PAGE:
Travelling From The UK With Your Pet
There was once a time where people would not even consider taking their pet out of the United Kingdom. The laws were incredibly strict and anybody who did proceed with the process were forced to take numerous precautions that generally resulted in their pet remaining in quarantine for several months after the vacation.
Fortunately, this is no longer the case. On January 1st 2012, the UK government relaxed the rules and instead referred all pet owners to the PETS scheme. The general concept of this scheme is to prevent the spread of diseases throughout Europe and while owners will have to take various precautions, they are much less drastic than they previously were.
It would be fair to say that the simplest form of the regulations relate to EU countries. For this reason, the first part of this article will focus on them. To start with, for any pet to be eligible for the PETS scheme they must be fitted with a microchip and also vaccinated against rabies. In the case of the former, this vaccination must applied no less than twenty one days prior to the date of travel. As well as this, the pet must own a pet passport – which can be sought from a vet. The average cost of this is £60 and the document will detail all of the information that is required to take a pet abroad.
For those people who wish to travel back to the UK, they must ensure that their dog receives tapeworm treatment between 24 and 120 hours prior to their scheduled time of entry to the country. Please note that this only applies to dogs, and owners will have to locate a vet abroad who can carry out the simple procedure.
While most people will be interested in the regulations regarding EU countries, the rules are slightly different for pets arriving from unlisted nations. In this case, the pet must be given a blood test at least thirty days after their rabies vaccination with the result being verified by an official European Union approved laboratory. Following on from this, the owner needs to wait three months before allowing the pet to enter the UK. It is clear to see that in these scenarios, the rules are still strict and it is difficult for owners to take their pets on long-haul journeys.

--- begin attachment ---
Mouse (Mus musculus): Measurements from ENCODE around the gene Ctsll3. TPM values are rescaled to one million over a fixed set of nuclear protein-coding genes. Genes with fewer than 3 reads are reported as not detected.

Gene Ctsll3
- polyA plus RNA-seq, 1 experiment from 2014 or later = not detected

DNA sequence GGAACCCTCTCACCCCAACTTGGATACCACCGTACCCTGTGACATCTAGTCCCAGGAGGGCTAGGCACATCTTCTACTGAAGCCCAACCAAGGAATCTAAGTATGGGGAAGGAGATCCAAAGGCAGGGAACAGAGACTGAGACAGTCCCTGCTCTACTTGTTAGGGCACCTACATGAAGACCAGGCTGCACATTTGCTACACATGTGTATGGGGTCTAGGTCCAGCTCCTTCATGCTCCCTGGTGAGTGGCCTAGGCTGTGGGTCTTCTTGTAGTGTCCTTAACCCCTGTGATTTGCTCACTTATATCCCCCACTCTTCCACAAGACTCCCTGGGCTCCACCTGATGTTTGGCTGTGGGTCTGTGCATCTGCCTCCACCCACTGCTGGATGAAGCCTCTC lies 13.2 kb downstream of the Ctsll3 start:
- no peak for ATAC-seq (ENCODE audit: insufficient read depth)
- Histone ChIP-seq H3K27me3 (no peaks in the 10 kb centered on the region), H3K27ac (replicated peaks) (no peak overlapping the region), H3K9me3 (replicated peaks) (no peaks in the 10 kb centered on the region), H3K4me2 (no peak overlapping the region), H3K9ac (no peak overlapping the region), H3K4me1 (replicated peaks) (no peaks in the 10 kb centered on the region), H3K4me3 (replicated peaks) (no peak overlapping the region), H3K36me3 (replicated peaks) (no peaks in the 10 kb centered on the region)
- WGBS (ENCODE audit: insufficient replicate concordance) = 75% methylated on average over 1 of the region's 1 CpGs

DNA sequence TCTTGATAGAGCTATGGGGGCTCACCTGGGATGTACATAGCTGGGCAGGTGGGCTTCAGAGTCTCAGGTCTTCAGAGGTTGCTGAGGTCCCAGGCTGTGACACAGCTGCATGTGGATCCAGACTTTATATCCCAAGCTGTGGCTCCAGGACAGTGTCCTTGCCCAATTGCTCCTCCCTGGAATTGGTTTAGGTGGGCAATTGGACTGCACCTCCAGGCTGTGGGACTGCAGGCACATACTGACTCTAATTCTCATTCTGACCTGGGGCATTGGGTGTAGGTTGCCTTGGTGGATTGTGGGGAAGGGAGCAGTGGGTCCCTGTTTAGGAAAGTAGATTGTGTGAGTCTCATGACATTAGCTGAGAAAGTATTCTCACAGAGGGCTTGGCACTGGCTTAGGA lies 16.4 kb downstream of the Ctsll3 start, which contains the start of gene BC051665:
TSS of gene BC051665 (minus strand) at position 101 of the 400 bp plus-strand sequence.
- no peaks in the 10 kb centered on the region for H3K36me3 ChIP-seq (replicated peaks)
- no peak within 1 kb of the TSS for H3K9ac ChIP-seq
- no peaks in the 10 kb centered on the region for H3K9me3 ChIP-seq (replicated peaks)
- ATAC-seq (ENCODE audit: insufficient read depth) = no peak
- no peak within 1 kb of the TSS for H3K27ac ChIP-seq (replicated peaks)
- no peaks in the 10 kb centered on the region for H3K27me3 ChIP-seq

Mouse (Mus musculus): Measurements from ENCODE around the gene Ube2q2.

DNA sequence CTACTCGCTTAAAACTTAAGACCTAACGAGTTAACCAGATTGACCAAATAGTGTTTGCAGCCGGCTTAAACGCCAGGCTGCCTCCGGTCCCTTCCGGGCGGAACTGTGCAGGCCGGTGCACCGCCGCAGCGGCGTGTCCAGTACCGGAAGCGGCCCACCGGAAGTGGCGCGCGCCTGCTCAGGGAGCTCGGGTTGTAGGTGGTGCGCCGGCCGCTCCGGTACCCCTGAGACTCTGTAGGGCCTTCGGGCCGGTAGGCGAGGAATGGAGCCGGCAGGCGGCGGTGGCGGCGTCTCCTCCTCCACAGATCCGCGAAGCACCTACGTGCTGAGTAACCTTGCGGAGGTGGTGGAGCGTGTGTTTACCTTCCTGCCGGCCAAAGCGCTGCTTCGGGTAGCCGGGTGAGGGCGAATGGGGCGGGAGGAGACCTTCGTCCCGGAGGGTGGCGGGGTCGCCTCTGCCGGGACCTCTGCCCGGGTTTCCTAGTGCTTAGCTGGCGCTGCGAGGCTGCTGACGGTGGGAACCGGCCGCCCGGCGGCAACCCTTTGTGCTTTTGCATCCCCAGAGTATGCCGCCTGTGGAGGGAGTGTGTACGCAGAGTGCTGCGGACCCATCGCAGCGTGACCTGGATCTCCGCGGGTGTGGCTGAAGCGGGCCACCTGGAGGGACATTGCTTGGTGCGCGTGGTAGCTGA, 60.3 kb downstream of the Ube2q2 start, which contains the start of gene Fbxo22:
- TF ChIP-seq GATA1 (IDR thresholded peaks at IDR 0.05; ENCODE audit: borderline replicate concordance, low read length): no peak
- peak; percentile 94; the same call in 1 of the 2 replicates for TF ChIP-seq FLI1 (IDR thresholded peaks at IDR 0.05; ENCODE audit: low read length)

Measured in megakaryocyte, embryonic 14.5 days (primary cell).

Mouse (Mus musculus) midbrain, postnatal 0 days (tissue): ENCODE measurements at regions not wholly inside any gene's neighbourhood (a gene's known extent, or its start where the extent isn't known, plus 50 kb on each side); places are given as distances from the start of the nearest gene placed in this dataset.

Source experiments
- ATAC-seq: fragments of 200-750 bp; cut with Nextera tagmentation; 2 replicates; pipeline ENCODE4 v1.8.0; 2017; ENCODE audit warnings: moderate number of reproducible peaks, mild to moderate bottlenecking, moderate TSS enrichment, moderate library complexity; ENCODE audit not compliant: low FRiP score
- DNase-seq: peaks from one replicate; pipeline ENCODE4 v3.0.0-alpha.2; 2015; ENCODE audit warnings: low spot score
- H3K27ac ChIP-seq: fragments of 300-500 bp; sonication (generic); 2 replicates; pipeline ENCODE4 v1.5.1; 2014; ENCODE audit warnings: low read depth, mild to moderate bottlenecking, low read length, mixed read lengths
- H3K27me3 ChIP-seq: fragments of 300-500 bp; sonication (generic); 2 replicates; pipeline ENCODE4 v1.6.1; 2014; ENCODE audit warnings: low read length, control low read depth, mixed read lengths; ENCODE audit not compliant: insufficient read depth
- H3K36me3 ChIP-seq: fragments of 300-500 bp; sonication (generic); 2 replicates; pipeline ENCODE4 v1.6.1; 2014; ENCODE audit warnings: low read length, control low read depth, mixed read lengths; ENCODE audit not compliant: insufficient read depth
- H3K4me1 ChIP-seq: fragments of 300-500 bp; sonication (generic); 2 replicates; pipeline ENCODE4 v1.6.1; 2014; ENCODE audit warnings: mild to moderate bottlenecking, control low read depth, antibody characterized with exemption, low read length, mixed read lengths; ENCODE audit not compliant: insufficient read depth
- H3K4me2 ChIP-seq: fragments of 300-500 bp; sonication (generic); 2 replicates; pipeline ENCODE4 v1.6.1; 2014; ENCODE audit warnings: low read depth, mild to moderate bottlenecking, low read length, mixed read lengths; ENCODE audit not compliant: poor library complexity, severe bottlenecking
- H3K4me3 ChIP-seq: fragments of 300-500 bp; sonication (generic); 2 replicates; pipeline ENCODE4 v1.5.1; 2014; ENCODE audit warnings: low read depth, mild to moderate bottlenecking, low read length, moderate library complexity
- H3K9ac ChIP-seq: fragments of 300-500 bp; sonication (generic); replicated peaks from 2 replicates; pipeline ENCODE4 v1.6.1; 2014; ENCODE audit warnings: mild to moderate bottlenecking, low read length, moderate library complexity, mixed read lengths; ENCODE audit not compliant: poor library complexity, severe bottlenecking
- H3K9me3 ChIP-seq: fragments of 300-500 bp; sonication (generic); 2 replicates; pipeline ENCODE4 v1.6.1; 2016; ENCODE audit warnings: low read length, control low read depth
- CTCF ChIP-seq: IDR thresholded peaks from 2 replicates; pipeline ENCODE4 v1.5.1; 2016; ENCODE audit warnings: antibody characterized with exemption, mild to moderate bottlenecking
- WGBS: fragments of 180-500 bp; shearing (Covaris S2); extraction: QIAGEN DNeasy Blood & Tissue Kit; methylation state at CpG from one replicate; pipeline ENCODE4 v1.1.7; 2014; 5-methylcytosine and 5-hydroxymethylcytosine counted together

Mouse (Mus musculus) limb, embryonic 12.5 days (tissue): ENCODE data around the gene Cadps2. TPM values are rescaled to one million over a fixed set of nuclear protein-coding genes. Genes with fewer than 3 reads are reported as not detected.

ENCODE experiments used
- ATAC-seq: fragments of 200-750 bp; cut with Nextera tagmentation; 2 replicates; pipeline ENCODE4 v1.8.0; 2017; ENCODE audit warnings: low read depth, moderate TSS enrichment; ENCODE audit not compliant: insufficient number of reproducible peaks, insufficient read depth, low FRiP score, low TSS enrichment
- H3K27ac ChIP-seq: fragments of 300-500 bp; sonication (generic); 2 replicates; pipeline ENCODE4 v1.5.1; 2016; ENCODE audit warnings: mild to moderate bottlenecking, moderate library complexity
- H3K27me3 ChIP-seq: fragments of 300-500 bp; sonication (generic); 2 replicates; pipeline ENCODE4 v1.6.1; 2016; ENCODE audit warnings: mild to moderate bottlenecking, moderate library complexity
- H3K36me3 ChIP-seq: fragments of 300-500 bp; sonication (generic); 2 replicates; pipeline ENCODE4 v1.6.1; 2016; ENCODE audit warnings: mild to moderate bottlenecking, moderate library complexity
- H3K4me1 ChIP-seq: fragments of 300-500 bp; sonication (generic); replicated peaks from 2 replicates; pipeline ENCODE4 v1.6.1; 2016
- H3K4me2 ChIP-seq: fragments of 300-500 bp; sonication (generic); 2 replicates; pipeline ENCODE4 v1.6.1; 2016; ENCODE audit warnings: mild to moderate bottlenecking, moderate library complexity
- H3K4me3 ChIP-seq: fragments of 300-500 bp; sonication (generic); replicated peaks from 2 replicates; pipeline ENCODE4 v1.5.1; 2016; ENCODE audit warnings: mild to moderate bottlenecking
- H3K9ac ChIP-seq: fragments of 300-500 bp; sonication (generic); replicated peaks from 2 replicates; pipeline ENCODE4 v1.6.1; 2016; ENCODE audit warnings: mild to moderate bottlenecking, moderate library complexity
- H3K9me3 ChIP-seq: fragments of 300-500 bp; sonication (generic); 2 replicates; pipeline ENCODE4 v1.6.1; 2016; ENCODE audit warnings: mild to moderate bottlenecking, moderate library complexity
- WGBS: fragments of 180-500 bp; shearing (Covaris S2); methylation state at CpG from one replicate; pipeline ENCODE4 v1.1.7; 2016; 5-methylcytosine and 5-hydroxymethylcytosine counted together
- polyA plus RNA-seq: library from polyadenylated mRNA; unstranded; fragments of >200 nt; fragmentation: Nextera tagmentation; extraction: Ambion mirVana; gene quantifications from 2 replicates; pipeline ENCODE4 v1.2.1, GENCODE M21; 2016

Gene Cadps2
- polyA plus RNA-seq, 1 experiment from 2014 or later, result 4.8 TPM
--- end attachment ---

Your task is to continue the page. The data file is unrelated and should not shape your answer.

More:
Even though these regulations may appear troublesome for some people, it is important to abide by them. The authorities have incredible powers when it comes to pets and if they are not satisfied with the passport or any other documentation, they can take the pet into quarantine or demand that it returns to the country it has just been to. For those who are traveling with guide dogs, the rules are different and one should contact the relevant authorities to seek answers.
In conclusion, those people who wish to take their pet out of the UK and to another European country should not have too many difficulties anymore. The regulations for this type of trip have been relaxed incredibly, although it should still be noted that there are various expenses such as the passport and vaccinations that need to be taken account of. Unfortunately, there are still strict regulations in relation to vacations to non-EU countries and those contemplating such a trip need to consider the consequences a long time in advance.
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